Me, Frida and the Secret of the Peacock Ring

A second great spring middle grade release is Me, Frida, and the Secret of the Peacock Ring by Angela Cervantes. You might know her work from her two earlier novels –  Gaby, Lost and Found and Allie, First at Last. This novel is a mystery and centers around a missing ring belonging to the artist Frida Kahlo. The main character is 12 year old 32765905Paloma Marquez, who begrudgingly travels with her mom from their home in Kansas City to Mexico City for 4 weeks of the summer. (Her mom is a professor and has a fellowship there.) Although Paloma’s father was Mexican, she doesn’t speak Spanish, she worries about missing out on fun with her friends, and she just doesn’t want to go. But…. on her first night in Mexico, she attends a reception at Frida Kahlo’s home – Casa Azul – and receives the following note from a mysterious boy.  Here are three things to love about Angela Cervantes’ Me, Frida, and the Secret of the Peacock Ring:

  1. I love how Paloma is inspired in this book by her favorite mysterious series starring Lulu Pennywhistle. And as she gets further and further into the thick of things with brother and sister Gael and Lizzie –  midnight break-ins, and secret rooms, and strange fortune-tellers – Paloma is always referencing Lulu Pennywhistle to figure out how she should proceed.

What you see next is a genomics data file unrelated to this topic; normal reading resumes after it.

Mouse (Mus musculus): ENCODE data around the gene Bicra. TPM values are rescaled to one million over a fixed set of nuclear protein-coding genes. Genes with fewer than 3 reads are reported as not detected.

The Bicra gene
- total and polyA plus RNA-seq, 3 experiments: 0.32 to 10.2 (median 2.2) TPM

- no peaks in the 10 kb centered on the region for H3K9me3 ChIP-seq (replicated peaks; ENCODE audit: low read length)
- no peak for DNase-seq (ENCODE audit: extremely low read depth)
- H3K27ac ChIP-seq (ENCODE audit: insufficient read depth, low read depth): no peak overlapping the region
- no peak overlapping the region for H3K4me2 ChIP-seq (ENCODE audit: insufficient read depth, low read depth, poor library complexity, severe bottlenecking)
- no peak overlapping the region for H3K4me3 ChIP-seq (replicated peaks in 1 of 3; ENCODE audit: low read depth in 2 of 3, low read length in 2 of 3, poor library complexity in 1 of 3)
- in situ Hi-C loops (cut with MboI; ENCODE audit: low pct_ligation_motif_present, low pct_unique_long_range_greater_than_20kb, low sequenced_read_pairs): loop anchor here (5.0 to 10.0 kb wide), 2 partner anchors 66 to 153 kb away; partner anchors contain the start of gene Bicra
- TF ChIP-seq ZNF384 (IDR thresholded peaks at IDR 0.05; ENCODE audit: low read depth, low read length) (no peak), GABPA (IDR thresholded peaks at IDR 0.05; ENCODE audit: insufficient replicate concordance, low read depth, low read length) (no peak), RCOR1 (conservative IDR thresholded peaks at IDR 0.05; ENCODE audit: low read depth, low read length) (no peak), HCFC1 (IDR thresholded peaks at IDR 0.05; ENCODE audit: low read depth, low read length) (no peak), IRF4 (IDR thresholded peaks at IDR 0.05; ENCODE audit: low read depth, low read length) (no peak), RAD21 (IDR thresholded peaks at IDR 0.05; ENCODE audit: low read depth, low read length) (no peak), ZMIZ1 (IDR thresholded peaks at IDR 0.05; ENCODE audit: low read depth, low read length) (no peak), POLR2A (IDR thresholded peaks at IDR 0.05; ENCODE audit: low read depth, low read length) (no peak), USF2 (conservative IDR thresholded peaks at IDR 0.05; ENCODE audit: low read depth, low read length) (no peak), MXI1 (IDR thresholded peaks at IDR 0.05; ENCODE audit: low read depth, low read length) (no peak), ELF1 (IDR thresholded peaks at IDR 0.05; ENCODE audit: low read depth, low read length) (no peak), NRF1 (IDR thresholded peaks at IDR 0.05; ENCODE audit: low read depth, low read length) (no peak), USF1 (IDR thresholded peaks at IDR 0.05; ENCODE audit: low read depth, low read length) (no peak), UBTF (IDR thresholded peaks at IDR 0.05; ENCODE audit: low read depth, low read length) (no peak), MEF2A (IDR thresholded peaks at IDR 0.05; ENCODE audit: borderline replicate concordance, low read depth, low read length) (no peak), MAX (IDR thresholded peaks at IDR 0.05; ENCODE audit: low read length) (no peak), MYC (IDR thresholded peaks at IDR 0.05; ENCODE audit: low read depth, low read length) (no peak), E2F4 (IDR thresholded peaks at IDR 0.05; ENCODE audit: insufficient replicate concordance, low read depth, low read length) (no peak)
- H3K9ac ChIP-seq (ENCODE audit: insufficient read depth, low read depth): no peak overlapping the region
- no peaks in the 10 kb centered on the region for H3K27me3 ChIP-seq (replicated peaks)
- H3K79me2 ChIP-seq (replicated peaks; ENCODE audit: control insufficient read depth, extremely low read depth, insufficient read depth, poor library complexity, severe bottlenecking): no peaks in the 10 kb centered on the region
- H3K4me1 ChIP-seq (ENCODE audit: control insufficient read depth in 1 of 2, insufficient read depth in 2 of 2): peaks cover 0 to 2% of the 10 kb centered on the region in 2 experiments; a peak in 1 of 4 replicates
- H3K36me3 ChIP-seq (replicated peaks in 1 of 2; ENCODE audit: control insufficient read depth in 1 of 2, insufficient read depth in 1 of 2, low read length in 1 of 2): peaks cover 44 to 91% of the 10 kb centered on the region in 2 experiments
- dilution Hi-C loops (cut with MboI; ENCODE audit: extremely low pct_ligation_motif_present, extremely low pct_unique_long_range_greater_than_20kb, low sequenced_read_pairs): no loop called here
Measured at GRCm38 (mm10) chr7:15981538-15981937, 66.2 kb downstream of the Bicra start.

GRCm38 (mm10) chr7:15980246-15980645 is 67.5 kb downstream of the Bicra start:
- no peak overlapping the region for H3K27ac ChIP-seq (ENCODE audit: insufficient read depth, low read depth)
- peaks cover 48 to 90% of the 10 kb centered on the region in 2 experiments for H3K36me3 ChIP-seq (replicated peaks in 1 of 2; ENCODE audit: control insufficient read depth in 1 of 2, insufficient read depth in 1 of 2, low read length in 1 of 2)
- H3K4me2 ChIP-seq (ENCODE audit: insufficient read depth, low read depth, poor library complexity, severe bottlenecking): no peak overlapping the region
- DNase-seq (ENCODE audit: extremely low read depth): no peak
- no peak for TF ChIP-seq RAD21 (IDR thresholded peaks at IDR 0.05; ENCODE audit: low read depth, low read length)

2. All the Frida Kahlo!! When I found out this book had to do with my favorite artist – I knew I had to read it. And I was so happy to discover that this book does her such justice. Frida Kahlo’s paintings illicit such a visceral reaction from students and once you tell them a little bit about her life – how she painted her pain and made it beautiful – they are enthralled by her. And yes, some notice the exaggerated eyebrows first and some find it funny. But I like how Paloma discussed that at on page 119.
  3. How this book is really all about identity and belonging. Paloma’s father was Mexican but died before she could have her own memories of him. And she feels as if she is searching for that connection while she is in Mexico City.  And as Paloma learns more about Frida, she discovers how complex her life was – sometimes feeling torn between being an international artist and wanting the roots of her native Mexican heritage.

Me, Frida, and the Secret of the Peacock Ring is a great book for kids who love art or travel, for kids who are intrigued by Mexican culture and the Spanish language – and for anyone who loves a great mystery!

Rebound

Last up this week is Kwame Alexander’s Rebound – the much-awaited prequel to the much-loved and much-awarded, novel-in-verse The Crossover. This book is all about Josh & Jordan’s father – Chuck “Da Man” Bell. But – this is an origin story. So when we first meet him, he is just Charlie – an 80’s kid reeling from a family tragedy and trying to find 41bpl0Wp5jL._SX331_BO1,204,203,200_his way forward and trying to find his smile again. When home becomes tense, he is involuntarily shipped off to his grandparent’s house for the summer where he starts to find that path forward. Let me read you the first page….   Here are three things I loved about Kwame Alexander’s Rebound: